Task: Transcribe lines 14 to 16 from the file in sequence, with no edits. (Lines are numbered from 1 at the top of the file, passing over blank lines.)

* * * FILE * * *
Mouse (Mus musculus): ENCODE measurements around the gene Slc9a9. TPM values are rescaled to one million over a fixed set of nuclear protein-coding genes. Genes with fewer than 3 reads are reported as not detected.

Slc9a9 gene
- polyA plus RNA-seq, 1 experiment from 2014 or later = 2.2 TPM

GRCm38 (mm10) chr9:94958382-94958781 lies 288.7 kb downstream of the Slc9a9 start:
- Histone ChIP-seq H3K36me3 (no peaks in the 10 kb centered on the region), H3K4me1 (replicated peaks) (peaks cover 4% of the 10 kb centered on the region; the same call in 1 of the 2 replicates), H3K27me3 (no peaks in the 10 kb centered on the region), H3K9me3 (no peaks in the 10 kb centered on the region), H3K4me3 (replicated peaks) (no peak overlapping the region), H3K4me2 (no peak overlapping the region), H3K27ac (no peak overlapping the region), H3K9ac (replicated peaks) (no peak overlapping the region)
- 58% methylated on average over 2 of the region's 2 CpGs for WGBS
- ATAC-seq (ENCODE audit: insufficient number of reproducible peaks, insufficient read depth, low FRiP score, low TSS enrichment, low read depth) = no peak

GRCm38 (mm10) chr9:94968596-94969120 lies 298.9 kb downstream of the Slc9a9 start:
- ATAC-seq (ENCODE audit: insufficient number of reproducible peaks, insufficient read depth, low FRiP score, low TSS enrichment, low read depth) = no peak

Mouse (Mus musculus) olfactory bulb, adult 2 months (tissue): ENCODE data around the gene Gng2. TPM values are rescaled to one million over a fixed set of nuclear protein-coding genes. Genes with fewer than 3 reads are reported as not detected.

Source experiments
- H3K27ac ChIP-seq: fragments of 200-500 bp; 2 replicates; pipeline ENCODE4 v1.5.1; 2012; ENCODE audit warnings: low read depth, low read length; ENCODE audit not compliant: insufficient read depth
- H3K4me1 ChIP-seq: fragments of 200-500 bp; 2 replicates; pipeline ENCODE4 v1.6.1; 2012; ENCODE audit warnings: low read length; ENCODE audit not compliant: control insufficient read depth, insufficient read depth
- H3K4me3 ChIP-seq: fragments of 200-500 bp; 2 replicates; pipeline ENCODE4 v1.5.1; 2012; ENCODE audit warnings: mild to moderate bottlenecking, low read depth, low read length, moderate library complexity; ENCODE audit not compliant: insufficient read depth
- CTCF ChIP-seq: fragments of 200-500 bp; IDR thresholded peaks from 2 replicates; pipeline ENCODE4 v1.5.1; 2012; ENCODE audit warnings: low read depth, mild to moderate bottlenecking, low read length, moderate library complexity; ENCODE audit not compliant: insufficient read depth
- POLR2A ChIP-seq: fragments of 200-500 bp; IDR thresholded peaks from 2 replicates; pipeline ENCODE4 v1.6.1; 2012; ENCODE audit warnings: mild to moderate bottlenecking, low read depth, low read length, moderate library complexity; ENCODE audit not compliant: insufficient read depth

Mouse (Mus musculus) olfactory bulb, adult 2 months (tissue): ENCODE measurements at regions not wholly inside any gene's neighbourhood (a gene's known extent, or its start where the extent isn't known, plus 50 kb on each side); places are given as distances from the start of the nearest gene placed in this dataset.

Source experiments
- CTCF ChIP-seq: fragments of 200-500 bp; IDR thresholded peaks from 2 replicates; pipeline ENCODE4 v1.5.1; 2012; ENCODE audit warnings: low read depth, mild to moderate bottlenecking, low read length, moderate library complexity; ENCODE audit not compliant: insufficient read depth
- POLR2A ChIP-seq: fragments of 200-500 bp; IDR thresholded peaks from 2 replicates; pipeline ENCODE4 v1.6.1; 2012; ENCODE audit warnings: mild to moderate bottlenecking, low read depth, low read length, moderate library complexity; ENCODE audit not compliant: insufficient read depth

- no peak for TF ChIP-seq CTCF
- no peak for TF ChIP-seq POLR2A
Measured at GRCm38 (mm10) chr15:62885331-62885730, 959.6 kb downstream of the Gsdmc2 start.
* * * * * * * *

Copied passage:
- H3K4me3 ChIP-seq: fragments of 200-500 bp; 2 replicates; pipeline ENCODE4 v1.5.1; 2012; ENCODE audit warnings: mild to moderate bottlenecking, low read depth, low read length, moderate library complexity; ENCODE audit not compliant: insufficient read depth
- CTCF ChIP-seq: fragments of 200-500 bp; IDR thresholded peaks from 2 replicates; pipeline ENCODE4 v1.5.1; 2012; ENCODE audit warnings: low read depth, mild to moderate bottlenecking, low read length, moderate library complexity; ENCODE audit not compliant: insufficient read depth
- POLR2A ChIP-seq: fragments of 200-500 bp; IDR thresholded peaks from 2 replicates; pipeline ENCODE4 v1.6.1; 2012; ENCODE audit warnings: mild to moderate bottlenecking, low read depth, low read length, moderate library complexity; ENCODE audit not compliant: insufficient read depth